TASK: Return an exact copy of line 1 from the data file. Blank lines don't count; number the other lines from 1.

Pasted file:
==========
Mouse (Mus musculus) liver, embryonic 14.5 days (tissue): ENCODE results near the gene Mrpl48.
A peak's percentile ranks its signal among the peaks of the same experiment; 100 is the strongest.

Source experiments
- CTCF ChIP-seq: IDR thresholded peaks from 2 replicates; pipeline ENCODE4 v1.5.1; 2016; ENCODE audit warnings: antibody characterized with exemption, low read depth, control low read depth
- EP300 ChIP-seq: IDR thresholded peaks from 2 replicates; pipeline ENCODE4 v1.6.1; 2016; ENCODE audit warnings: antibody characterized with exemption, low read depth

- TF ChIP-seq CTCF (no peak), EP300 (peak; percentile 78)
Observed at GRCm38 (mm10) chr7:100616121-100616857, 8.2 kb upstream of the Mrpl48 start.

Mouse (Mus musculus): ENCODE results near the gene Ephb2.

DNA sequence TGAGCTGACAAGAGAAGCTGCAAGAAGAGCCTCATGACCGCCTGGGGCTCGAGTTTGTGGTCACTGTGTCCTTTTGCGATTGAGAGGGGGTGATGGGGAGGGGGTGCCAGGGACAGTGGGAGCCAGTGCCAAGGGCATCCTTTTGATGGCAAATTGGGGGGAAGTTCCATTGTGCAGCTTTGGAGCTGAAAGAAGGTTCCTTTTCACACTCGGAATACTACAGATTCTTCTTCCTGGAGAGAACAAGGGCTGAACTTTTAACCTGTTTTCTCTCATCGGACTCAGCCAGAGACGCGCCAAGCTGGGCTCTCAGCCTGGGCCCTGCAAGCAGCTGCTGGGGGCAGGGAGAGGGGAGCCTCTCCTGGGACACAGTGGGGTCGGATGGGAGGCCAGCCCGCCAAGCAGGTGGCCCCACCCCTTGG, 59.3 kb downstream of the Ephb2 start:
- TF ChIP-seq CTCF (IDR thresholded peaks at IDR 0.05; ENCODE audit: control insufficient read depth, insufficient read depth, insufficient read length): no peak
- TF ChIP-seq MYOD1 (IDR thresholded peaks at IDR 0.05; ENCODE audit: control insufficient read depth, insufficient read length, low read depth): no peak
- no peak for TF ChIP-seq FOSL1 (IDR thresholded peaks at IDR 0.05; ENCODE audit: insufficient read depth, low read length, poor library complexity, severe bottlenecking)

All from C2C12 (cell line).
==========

Mouse (Mus musculus) liver, embryonic 14.5 days (tissue): ENCODE results near the gene Mrpl48.